The Broncos put up 17 in the second period, while Westmoore added eight to their side of the scoreboard. MHS led 39-10 at the halftime break.
The most competitive quarter of the game was the third frame. Mustang came out somewhat flat after leading by nearly 30 points at halftime and the Jaguars were playing for sheer pride. Mustang scored 19 points in the quarter, while Westmoore put up 16 for a 58-26 score entering the final period of the game.
The Broncos were able to play most of their reserves in the fourth quarter, and they played well, scoring 20 points in the final frame and holding Westmoore to 13 for the 39-point victory.
Mustang finished the night going 7-of-11 from the free-throw line and committing seven turnovers, while Westmoore was 4-of-9 from the foul stripe and had 23 turnovers.
Long was again the leading scorer for the Broncos with 19 points and six rebounds. Haywood finished the night with 14 points and four rebounds, while senior forward Geoffrey Hightower had 10 points and four rebounds.
“We have a lot of guys who can score, so our main focus is our defense,” Jakolby Long said. “We know we are going to put points on the board, so stopping people from scoring is important.”
Mustang was back in action against another top five team in the state on Tuesday night at home against Edmond Memorial. Mustang will travel to Altus today through Saturday, competing in the Shortgrass Invitational.
By Mustang News reporter, Daniel Lapham
In his first month as District 1 commissioner, Marc Hader is introducing ideas to get Canadian County residents more involved.
On Tuesday, Hader presented two ideas he said could bring together members of the communities from across the county. The first is to invite ministers or residents with a passion for prayer from each of the commissioners’ districts to lead the corporate prayer. In addition, he proposed to invite veterans to lead in the pledge to begin each meeting. Rodney French, who is the chaplain for the sheriff’s department, has led the corporate prayer for several years. Hader said French is a friend and his ideas have nothing to do with the service French has done for the county.
“I think he may have gotten his feelings hurt and I am sorry for that. It is no reflection on him whatsoever,” Hader said. “This is a way that we can connect at a greater level to the community. On the pledge, we have a lot of veterans in our communities and I believe this can give us a way to meet our veterans and to acknowledge them for their service.”
The second idea presented by Hader would change the regular meeting schedule to allow for one of the regular weekly meetings each month to be held in the evening and in different locations across the county. Commissioners have historically met at 9 a.m. each Monday. Hader said this would give residents who work during the day an opportunity to be involved in their county government.
“I think we should start it in El Reno and then branch out from there,” said Jack Stewart, District 3 commissioner. “I like the idea of getting more of the community involved, though.”
No action was taken on changing the meeting schedule. Commissioners agreed to look further into the possibilities.
“I want us to be as accountable, accessible and transparent as possible to the community,” Hader said. “We want to be available to them. I know this could be a bit of a burden to the staff, but I think it is worth it to reach out to the community in an effort to have them to reach back.”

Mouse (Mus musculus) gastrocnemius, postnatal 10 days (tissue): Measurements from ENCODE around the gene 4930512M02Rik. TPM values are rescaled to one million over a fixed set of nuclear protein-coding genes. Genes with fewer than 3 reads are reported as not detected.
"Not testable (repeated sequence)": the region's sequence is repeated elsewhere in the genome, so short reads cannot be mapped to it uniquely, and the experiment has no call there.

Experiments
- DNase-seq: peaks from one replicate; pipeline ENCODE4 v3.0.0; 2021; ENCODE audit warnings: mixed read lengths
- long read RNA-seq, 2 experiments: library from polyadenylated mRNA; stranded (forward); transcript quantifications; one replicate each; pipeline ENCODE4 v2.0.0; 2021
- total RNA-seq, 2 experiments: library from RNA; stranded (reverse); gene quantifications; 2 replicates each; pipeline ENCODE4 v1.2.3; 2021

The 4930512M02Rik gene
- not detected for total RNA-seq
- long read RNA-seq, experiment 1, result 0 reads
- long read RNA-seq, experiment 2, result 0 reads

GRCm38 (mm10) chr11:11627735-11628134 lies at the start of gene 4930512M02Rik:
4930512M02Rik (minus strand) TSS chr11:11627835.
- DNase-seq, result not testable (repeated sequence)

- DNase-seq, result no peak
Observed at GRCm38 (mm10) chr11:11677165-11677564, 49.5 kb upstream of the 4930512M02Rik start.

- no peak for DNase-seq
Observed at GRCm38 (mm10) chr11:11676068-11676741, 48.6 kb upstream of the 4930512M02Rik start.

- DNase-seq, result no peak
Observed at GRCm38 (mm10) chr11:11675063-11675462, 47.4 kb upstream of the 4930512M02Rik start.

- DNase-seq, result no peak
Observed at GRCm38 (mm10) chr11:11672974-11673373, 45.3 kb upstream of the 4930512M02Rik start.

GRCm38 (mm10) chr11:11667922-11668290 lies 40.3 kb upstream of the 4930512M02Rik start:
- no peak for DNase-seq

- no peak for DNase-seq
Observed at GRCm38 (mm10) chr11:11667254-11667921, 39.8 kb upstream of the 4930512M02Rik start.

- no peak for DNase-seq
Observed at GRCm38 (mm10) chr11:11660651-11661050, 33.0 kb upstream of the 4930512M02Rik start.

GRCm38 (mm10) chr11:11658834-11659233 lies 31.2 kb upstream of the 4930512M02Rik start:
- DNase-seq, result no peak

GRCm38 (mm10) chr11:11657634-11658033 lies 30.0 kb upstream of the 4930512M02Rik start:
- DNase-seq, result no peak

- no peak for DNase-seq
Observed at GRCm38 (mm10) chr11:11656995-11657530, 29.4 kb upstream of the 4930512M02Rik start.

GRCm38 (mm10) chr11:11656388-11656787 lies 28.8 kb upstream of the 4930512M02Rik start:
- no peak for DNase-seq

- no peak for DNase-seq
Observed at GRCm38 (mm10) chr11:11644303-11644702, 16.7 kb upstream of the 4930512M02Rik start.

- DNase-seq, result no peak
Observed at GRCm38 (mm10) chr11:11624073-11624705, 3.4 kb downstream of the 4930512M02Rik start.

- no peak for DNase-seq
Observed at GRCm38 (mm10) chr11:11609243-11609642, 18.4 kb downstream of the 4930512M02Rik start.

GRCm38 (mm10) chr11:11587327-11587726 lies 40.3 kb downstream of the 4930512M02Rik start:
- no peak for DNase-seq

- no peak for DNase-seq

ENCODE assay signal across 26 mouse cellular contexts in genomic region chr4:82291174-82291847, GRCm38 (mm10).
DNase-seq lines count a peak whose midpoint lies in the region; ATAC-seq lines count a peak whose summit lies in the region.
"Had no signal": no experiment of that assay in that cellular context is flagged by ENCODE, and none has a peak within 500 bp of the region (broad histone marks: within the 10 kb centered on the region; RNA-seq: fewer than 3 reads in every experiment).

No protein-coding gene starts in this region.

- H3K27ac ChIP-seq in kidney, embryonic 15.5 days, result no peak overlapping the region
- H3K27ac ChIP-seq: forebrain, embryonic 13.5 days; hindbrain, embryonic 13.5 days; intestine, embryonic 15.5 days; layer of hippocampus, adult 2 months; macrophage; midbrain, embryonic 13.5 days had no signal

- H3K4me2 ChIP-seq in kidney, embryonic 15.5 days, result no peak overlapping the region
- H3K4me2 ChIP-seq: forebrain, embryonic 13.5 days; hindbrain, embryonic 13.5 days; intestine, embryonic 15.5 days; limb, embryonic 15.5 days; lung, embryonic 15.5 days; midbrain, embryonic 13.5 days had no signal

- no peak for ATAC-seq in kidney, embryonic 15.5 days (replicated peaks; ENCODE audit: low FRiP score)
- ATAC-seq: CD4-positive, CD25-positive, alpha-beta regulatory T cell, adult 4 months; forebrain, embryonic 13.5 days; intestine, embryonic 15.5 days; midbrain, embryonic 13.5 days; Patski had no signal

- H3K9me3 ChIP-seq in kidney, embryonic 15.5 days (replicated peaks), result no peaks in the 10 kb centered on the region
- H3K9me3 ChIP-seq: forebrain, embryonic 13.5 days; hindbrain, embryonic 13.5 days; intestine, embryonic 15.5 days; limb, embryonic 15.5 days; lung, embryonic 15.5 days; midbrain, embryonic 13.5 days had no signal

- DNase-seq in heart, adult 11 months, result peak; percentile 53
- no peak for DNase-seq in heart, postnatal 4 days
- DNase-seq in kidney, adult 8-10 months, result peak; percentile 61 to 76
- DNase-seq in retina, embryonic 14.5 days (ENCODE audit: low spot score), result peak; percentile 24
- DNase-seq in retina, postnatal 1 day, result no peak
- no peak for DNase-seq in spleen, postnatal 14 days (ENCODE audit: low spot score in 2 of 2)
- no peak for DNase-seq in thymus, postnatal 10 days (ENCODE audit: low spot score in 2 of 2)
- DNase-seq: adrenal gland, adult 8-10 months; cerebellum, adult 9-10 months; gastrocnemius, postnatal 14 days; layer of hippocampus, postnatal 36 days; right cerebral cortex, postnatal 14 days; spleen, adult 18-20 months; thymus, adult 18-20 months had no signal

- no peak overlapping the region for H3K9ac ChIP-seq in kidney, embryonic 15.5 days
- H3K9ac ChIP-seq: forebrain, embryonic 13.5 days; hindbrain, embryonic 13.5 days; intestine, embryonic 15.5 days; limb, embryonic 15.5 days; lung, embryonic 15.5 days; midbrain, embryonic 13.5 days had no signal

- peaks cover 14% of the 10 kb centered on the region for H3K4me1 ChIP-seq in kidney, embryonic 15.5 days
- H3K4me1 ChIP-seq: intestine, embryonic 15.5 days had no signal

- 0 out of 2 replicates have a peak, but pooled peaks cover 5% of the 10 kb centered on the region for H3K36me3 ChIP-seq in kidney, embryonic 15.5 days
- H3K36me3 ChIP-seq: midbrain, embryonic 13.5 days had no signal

Commissioner David Anderson brought up the idea of recording the meeting to broadcast it on local cable channels or to stream it over the Internet.
“I would really like to see us broadcast video of our meetings much like the cities do,” Anderson said.
Hader agreed that video would be an excellent way to make county government more accessible to the community.
Hader also proposed adding an additional staff position to the commissioners department, which would be in addition to the current first and second deputy positions.
“I was generally proposing that we hire one more person under the commissioners and that we interview a wide range of persons with a broad range of qualities,” Hader said. “I would like someone to be able to take on some more of the duties in the commissioners offices.”
With the new position, Hader suggested that the two deputy positions also be restructured, creating a system where each commissioner has an assistant.
“The title of first deputy is more of a small county type of model,” Hader said. “I would like to start the process to change the mindset from just a secretarial position to an executive type role. I want this person to be capable of representing me in a meeting. These positions would be filled by someone whose job will be a liaison for the commissioners. I would want to do away with the first and second deputy positions and to give one position per commissioner.”
Hader said he does not want the perception to be that he does not value the current staff, but he also wants to cast a broad net in order to be able to have the opportunity to hire “the best and brightest,” whether they work for us now or not.
“You know we don’t even have a public information officer for the commissioners,” he said. “There are a lot of things that this would allow us to do. We could use these specialized positions to target specialized fields.”
No action was taken on the agenda item. Hader said he will be looking further into the idea over the coming weeks.
By Sports editor, Kyle Salomon
With a couple of seconds left in the game and down four points, the Lady Broncos needed a miracle if they were going to upset No.10 Norman North on Friday night at home.